Whilst this is still not completely sorted out (there is currently industrial support for the reestablishment of the course and the sector has also stated it worry about having the course dropped) i asked my colleagues what they thought.
My psychologist friend thought that this was not a complete loss. If anything having youth work come under the social work banner lends some credibility to the degree and the sector and even more so if the degree is folded into social work eg. a Bachelor of Social Work (Youth Work). Her argument was that by doing this youth work will gain some professional standing by standing with a current “semi-professional” body.
My social work friend stated that she thought it would De-value the social work program as they had fought for years to get as far up the professional ladder as they had gotten and now by virtue of attendance youth workers will now get that. she also stated that there are vast differences in their courses and youth work would need to do more case work and ethics subjects to truly be part of social work.
My youth work mates were mixed. One stated that by losing the strongest youth work program in Australia it sends a message to the educators and the sector that youth work is devalued. Also by losing some of the most qualified and well recognised staff the sector is taking a huge blow to gaining a body of knowledge that is substantiated. If this body of knowledge is left unsubstantiated the argument for professionalisation of the sector takes a monumental step backwards.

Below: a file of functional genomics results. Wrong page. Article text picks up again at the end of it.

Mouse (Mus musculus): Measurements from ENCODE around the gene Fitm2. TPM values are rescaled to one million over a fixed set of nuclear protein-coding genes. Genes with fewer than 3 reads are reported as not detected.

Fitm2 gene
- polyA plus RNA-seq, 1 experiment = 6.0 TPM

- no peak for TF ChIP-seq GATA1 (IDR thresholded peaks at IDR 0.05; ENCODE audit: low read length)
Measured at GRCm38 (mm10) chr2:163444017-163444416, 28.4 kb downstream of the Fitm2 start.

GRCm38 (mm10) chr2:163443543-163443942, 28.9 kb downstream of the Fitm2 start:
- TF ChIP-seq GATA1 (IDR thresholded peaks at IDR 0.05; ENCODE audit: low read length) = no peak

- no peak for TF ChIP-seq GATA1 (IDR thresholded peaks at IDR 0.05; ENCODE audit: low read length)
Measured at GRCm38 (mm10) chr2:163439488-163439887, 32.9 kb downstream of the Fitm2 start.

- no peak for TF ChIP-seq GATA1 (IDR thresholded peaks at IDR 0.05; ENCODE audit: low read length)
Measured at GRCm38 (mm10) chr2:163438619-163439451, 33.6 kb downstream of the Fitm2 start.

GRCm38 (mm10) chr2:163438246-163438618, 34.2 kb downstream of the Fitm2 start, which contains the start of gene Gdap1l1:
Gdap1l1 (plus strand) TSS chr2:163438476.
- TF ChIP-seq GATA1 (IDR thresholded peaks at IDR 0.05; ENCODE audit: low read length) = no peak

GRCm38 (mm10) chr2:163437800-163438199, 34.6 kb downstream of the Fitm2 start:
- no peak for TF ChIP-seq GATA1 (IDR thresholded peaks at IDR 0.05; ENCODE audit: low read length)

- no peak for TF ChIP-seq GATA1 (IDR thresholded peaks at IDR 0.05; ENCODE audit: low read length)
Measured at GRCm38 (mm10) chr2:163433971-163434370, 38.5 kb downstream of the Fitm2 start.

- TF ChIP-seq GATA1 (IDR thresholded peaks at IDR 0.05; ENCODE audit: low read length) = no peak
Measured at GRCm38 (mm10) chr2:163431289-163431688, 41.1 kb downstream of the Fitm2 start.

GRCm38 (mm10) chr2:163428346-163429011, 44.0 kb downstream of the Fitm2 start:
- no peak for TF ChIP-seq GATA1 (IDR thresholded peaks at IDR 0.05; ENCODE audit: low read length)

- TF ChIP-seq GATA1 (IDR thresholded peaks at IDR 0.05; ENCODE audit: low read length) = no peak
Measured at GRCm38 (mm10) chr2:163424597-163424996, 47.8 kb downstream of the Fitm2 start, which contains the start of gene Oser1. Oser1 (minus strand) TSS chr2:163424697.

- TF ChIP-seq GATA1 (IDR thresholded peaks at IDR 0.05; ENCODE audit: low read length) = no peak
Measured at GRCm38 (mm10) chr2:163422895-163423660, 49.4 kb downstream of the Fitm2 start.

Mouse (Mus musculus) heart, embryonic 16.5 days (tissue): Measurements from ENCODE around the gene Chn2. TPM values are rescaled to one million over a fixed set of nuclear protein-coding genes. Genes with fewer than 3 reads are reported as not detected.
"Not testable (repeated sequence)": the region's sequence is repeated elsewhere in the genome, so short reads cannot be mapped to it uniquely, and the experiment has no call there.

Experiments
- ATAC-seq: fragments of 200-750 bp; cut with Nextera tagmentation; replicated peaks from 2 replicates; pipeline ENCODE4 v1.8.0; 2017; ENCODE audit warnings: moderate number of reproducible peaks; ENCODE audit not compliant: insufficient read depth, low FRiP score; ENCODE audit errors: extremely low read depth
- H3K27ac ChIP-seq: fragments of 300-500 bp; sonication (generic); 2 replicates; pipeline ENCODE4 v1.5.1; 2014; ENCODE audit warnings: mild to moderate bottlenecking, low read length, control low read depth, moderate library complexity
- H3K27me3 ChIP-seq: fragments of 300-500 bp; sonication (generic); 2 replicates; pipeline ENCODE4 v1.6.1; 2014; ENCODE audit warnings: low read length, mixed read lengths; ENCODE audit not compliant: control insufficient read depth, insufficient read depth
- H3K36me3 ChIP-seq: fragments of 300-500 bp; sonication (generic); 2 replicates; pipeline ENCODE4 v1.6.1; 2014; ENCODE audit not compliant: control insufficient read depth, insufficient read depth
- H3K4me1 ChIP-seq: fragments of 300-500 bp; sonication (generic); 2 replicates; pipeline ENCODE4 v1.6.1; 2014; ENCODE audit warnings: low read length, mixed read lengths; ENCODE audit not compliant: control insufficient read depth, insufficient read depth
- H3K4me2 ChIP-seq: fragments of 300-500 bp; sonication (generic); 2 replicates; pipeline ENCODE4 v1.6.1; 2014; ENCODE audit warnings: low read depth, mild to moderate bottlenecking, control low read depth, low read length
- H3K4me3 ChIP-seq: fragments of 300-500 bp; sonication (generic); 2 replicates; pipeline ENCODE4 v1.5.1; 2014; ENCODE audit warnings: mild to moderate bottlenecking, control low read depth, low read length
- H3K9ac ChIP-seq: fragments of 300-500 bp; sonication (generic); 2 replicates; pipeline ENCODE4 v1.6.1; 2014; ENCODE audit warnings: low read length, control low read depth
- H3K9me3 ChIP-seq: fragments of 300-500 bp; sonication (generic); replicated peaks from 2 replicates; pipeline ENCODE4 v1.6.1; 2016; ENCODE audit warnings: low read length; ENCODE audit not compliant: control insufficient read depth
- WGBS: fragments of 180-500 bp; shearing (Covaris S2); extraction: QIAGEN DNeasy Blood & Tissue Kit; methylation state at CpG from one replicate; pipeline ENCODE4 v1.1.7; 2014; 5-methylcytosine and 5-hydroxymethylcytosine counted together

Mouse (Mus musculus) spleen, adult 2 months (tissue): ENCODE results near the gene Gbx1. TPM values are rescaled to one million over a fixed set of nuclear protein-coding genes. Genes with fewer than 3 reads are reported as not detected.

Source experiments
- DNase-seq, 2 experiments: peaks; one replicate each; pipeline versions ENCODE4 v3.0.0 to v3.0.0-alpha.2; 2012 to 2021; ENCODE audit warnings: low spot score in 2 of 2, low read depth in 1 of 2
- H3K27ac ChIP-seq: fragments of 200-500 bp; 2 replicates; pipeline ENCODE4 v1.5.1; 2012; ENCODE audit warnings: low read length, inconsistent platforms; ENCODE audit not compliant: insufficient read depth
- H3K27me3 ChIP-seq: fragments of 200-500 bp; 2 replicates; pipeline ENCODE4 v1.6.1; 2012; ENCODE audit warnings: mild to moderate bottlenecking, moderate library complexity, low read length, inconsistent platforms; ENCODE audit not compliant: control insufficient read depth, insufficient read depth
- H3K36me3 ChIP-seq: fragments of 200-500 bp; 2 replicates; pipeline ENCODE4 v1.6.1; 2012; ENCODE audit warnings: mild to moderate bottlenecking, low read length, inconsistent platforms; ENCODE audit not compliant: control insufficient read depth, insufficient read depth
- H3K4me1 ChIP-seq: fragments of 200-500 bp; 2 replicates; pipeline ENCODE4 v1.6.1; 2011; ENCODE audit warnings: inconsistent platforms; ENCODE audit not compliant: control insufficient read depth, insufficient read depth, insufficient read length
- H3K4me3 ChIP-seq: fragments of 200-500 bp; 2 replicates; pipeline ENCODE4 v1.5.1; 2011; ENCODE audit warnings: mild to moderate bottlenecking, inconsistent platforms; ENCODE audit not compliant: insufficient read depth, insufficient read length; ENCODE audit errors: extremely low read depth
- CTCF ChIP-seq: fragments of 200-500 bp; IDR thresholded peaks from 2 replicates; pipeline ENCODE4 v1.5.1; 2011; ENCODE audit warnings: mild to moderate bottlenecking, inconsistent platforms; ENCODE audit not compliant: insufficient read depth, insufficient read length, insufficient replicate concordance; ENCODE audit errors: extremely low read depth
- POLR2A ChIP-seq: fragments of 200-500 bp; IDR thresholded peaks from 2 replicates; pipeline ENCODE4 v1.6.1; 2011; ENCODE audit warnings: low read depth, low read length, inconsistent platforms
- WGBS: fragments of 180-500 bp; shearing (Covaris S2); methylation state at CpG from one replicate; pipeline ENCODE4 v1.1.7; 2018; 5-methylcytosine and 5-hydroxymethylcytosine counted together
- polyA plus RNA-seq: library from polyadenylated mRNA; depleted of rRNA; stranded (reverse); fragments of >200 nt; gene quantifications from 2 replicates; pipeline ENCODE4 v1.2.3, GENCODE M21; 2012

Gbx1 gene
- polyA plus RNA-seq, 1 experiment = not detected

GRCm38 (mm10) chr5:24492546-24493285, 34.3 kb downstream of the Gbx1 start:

My other youth work mate suggested that as over 50% of youth workers are certificate IV qualified or less the hit to the sector will be minimal. As we have no Professional Association we are not losing “professional” standing. As there are only four degree level qualifications throughout Australia it is to small a collegiate to worry about and youth workers will do what we have always done and practice anyway.
Personally as a youth worker i am distressed to hear that the largest and most recognised youth work program in Australia could be disestablished so easily. To lose such a body of knowledge and resources is a huge blow to the sector… and to the push for professionalisation. As a stand alone industry Youth Work will take a long time to recover from such a hit. However, perhaps this is the beginning of something new. Perhaps we are looking at the beginning of the College of Youth Workers of the Australian Association of Social Workers. perhaps if we come under the banner of Social Work we can build a strength for the profession of Youth Work that we could not gain as a stand alone industry.
I do not know what the future holds for the Youth Work industry. I hope that we gain the recognition we deserve as experts in the field of human beings aged 12 – 25. i also know that which ever way the discussion at RMIT goes this is a hit to the core of youth work as a “profession” that will take years to get over.